In the springtime, when tender sprouts are just coming up, the battle begins between the home gardener and slugs. There are many tools in the battle again garden snails and slugs. Many gardeners prefer natural, non-chemical methods, especially when vegetable gardening. One popular recommendation is to create a slug and snail barrier with crushed eggshells. But do crushed eggshells really deter hungry snails and slugs?
- Better for you – no toxic chemicals around you, your kids, pets, or the food you are growing
- Better for the Earth – as the eggshells break down they add valuable nutrients back into the soil
- Saves Money – as long as you eat eggs, eggshells are free
- Easy – spreading crushed eggshells on the ground: nothing complicated here!
- Not a perfect method – makes it harder for slugs to cross, but not impossible.
- Some slugs live underground, and can surface inside your barrier.
- Takes a lot of eggshells to create effective barriers
- Eggshells strewn about the garden don’t really look so nice
I love gardening! This is the second year I have had a backyard vegetable garden, and I’m learning a lot. After failing at planting my own seedlings, I started over by sowing seeds directly into the ground. I waited patiently for the long row of broccoli and four rows of carrot sprouts to appear.
Within a week, the baby broccoli sprouts popped up. Yay broccoli! The next day, the little heart shaped leaves all had nibble marks in them. I had already dispatched the garden snails for the season so I knew the slugs were to blame. I sprinkled some of the “safe” slug bait around my new sprouts trying to lure the slugs away. I’d heard the slug bait was supposed to be irresistible to them, so that the slugs would eat it first. The broccoli survived, but will always have some battle scars.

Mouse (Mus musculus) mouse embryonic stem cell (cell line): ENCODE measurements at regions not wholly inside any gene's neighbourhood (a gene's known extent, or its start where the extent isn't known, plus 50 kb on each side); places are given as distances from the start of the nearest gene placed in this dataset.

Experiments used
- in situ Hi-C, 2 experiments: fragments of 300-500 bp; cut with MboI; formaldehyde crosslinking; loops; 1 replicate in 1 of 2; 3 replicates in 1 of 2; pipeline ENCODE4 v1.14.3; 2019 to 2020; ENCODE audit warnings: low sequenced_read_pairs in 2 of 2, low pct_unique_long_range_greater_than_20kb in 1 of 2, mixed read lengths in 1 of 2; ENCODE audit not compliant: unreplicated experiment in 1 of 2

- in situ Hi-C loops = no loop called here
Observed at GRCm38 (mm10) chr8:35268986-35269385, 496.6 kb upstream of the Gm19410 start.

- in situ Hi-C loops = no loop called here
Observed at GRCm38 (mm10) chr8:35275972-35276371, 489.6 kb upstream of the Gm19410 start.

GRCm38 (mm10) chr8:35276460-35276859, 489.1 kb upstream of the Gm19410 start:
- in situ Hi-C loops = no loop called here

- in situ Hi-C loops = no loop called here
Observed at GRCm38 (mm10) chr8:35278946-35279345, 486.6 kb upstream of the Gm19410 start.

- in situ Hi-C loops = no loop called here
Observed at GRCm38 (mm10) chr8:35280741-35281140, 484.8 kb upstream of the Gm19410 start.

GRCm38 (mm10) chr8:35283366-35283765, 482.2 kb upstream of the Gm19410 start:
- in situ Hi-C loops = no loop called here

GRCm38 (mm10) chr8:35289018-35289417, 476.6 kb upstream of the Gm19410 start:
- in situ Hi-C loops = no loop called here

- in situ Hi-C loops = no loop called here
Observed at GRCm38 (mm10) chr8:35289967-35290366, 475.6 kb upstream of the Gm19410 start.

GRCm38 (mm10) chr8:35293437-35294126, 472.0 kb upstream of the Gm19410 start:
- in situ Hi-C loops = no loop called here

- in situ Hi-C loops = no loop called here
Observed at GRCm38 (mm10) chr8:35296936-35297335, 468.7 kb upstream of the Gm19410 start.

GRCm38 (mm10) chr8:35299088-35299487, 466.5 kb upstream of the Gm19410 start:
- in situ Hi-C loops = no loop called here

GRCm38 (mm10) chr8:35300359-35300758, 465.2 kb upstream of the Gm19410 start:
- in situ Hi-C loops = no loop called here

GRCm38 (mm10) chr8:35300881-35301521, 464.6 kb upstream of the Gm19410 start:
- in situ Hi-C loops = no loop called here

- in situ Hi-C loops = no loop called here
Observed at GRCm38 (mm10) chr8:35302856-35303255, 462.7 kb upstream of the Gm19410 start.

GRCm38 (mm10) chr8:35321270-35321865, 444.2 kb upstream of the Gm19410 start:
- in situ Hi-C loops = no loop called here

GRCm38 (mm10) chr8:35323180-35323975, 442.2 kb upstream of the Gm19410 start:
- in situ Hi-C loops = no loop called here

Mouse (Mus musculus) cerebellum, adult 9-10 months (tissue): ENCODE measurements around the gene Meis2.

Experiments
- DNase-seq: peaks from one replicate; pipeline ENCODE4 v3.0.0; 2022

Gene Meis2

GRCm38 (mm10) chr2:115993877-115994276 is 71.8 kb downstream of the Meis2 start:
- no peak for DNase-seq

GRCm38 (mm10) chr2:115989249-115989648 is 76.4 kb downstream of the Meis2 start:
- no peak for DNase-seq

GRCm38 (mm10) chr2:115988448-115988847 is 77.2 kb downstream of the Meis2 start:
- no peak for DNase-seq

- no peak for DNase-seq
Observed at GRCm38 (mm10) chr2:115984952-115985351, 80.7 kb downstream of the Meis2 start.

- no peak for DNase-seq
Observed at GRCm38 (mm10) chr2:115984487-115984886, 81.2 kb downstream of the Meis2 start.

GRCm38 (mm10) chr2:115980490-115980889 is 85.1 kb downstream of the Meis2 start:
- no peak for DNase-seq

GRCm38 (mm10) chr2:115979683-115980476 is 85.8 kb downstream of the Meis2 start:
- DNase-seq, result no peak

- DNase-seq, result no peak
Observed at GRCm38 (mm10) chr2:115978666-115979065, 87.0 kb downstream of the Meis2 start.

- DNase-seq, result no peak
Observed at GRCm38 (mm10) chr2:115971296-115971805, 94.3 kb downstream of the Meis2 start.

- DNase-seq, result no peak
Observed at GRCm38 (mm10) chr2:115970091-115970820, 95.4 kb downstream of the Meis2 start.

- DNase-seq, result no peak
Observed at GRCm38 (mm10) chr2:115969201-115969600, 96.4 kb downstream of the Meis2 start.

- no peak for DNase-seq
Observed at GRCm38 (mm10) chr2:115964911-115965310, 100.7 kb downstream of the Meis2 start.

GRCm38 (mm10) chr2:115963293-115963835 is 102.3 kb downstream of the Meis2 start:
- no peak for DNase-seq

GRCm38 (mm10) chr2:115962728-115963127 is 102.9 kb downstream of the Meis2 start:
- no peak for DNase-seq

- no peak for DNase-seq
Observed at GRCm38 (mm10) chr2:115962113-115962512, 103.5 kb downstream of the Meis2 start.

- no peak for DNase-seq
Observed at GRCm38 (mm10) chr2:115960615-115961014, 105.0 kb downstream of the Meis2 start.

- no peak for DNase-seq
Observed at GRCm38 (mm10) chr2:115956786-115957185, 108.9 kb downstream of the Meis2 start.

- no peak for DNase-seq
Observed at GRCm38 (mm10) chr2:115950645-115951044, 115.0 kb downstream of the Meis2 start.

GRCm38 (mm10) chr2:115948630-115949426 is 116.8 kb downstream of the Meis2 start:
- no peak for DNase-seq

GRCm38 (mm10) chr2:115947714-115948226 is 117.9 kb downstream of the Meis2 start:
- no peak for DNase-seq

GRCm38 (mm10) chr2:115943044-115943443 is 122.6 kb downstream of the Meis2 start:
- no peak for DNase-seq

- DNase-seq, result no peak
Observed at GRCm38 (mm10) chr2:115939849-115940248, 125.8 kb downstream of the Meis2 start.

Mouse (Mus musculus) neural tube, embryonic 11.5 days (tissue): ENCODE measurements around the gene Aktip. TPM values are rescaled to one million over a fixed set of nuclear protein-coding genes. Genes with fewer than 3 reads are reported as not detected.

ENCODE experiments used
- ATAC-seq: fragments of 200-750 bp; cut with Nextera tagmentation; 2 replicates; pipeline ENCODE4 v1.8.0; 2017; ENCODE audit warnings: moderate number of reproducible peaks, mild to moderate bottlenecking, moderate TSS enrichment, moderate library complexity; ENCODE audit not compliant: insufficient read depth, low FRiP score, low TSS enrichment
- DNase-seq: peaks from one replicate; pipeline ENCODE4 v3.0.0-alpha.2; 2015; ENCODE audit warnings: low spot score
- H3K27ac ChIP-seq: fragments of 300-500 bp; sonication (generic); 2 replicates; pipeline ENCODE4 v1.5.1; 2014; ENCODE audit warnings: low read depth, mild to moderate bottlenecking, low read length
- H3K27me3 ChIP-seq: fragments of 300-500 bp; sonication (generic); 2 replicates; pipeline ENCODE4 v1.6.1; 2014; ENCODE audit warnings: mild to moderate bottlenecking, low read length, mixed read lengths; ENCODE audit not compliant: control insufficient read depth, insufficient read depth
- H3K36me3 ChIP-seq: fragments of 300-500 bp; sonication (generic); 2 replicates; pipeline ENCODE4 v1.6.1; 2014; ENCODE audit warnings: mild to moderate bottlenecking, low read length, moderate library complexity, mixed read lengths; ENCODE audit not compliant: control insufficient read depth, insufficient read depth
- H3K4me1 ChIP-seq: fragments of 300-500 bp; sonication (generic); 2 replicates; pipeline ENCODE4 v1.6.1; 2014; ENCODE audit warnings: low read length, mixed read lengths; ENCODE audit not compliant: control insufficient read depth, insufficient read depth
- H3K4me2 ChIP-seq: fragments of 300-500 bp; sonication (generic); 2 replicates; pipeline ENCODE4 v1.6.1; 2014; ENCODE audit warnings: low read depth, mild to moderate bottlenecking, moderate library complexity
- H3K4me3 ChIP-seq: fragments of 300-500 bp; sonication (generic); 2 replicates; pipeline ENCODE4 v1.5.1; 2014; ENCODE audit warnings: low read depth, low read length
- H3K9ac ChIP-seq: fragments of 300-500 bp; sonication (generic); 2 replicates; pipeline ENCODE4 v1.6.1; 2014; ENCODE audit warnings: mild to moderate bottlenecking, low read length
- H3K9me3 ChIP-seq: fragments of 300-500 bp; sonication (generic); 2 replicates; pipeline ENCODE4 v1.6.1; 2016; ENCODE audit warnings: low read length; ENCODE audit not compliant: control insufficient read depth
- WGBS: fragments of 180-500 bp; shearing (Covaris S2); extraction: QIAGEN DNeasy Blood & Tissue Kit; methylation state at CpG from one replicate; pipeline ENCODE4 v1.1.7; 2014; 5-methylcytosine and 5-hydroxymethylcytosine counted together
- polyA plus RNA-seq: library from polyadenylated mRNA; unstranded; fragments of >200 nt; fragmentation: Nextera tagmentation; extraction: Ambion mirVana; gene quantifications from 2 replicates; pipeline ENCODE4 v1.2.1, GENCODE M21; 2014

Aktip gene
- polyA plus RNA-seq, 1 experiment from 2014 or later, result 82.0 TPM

I sprinkled a good measure of pre-emptive slug bait across my still bare carrot patch, and hoped for the best. It turns out that what slugs actually find completely irresistible is brand new carrot sprouts. Those tiny, slimy monsters ate every single carrot shoot down to the ground within 24 hours of sprouting. Argh! The entire patch was lost (and this was my second carrot planting attempt this season!).
I was still waiting for the zucchini to sprout, and was determined to protect them from the slugs. I had heard that crushed eggshells on the ground can create a barrier that slugs don’t like to cross. They can cross it, but it takes up a lot of extra slime and time to do it (think about walking on a gravel road in your bare feet – totally doable, but you won’t do it if you don’t have to). I saved up some eggshells in the kitchen and layered them thickly around the zucchini just as it was about to break through the surface of the soil. I checked on the sprouts in a couple of days. There was one tiny nibble, but other than that the sprouts were whole! They looked really great, and I can’t wait to harvest my mini zucchinis in a few months.
So do eggshells protect your plants from snails? I would say they do a pretty good job of deterring them. I think this is a good strategy for individual plants, but maybe not for the whole garden. It would take the eggs from a thousand hens to completely cover the surface of our vegetable garden. And even if I wanted to do a barrier around each individual plant, my family would have to be eating frittatas every day for a month. And remember, this method just makes them slug in another direction. It does not actually harm them at all. That’s a review for another day… In the meantime, I’ll be using eggshell barriers for my next attempt at carrots. Here’s hoping the slugs decide one day to eat the WEEDS instead!
Have you tried an eggshell barrier to control snails? What other tricks do you have for keeping snails away from your yummy veggies?